Why a Boeing 777-300ER Costs $320 Million

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The 777 family of planes is Boeing Co.’s (NYSE: BA) best-selling dual-aisle, two-engine plane. Of the six models the company has delivered, the 777-300ER (Extended Range) and the 777-200LR (Long Range) are the newest, as both having been introduced since the beginning of the new century. The first extended range model, the 777-200ER, was delivered to and put into service by British Airways in February 1997.

The 777-300ER is the 777 family’s current best-seller, with a total of 721 orders and 485 deliveries since the plane was introduced. The order book for the 777-300ER totals 236 planes, including 56 more to Emirates Air, Boeing’s biggest customer for the plane with a total order of 120 aircraft. The company delivered its first 777-300ER to Air France in May of 2004, and the plane went into service the following month.

The list price for the 777-300ER is $320.2 million. That is nearly $71 million more than the two-engine 787-9, which Boeing announced last summer and for which the company has taken orders for 413 planes.

Boeing also makes a freighter version, the 777F, which has attracted a total of 134 orders and first went into service in February of 2009 with Air France. The freighter is based on the 777-200LR and has a cargo capacity volume of about 23,000 cubic feet and a total payload capacity of 102 metric tons.

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The 777F has a list price of $301 million, and Boeing is having a hard time selling the planes because airlines have begun carrying cargo in the bellies of their larger wide-body planes like the 777-300ER, which can carry up to 7,120 cubic feet of cargo in its hold as well as a full load of passengers. The plane’s maximum payload is 70 metric tons.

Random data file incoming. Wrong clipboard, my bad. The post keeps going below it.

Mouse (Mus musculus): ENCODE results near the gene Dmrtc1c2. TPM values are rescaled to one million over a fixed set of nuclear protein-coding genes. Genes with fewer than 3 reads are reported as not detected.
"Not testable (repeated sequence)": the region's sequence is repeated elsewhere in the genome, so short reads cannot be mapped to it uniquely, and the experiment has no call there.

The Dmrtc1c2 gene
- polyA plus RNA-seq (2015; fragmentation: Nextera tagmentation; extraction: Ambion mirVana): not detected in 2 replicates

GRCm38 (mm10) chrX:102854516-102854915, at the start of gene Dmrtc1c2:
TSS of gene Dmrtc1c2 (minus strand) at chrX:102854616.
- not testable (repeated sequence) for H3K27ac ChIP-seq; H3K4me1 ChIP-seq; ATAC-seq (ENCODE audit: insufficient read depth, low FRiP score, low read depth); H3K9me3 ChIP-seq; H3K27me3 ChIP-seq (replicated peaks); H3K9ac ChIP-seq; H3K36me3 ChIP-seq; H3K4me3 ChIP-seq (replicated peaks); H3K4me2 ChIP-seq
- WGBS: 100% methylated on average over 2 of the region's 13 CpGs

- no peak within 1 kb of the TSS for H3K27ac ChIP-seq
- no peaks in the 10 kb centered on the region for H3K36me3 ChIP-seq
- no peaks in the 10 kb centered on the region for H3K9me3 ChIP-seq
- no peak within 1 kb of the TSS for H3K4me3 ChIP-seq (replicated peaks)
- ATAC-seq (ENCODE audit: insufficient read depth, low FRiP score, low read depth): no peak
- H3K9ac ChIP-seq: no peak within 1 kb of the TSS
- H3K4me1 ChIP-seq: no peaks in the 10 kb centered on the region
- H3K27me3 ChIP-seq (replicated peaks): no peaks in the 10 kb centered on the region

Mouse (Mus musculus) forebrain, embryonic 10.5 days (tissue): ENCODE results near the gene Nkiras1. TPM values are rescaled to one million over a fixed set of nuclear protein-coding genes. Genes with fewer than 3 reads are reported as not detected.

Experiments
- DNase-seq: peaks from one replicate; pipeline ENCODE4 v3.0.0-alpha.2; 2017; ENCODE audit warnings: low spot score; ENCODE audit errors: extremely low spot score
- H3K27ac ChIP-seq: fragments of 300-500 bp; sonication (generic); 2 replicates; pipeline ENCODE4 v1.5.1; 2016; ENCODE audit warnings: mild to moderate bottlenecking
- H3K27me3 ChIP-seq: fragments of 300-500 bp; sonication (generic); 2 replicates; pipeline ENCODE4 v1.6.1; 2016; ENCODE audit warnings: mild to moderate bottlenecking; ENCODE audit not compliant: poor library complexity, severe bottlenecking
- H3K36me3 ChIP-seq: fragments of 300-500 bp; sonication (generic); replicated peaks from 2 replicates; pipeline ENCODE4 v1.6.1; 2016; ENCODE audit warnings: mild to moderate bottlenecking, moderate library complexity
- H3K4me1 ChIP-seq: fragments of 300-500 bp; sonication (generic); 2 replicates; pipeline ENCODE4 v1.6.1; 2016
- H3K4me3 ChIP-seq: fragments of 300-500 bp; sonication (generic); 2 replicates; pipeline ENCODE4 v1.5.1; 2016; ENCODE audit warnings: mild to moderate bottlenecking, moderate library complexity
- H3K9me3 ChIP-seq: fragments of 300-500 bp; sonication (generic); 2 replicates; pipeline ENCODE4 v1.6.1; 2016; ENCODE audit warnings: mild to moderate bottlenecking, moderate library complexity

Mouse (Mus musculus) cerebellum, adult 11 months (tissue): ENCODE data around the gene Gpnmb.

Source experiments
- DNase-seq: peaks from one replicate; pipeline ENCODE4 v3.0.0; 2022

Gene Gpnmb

Belly cargo now gets about 60% of the market for cargo, according to some industry experts, and there are some who believe that could rise to 70% as the fleet of wide-body planes like the 777-300ER grow larger. In its latest outlook, Boeing claims that dedicated freighters still carry 60% of air cargo.

The 777-300ER has a maximum cruising range of just over 9,100 miles, compared with the 777F’s maximum flying range of about 5,600 miles. A typical city pair for a fully loaded 777F is San Francisco-Tokyo or Los Angeles-London. A typical city pair for the 777-300ER is New York-Hong Kong or Paris-Los Angeles.

What makes the 777-300ER the most expensive that Boeing currently sells? In addition to its cargo capacity, the plane can carry 365 passengers, compared with the 787-9’s capacity of 280. Each of the two General Electric Co. (NYSE: GE) GE90-115B engines develops 115,540 pounds of thrust, some 62% more thrust than the 787’s two engines. The plane is also longer than the Dreamliner, has a greater wingspan and wing area, and is taller. The maximum take-off weight of the 777-300ER is 114 tons greater than the 787-9.

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Boeing believes that it will sell 850 777Fs between now and 2032 at a total list price of around $240 billion. But annual orders for the company’s 777F peaked at 42 in 2011. So even though the 777-300ER costs more than the 777F, its ability to carry passengers as well as freight and to fly farther are compelling, especially for freight that is not time-sensitive. As shipping costs continue to rise, more shippers may discover that money saved is worth the longer delivery times.

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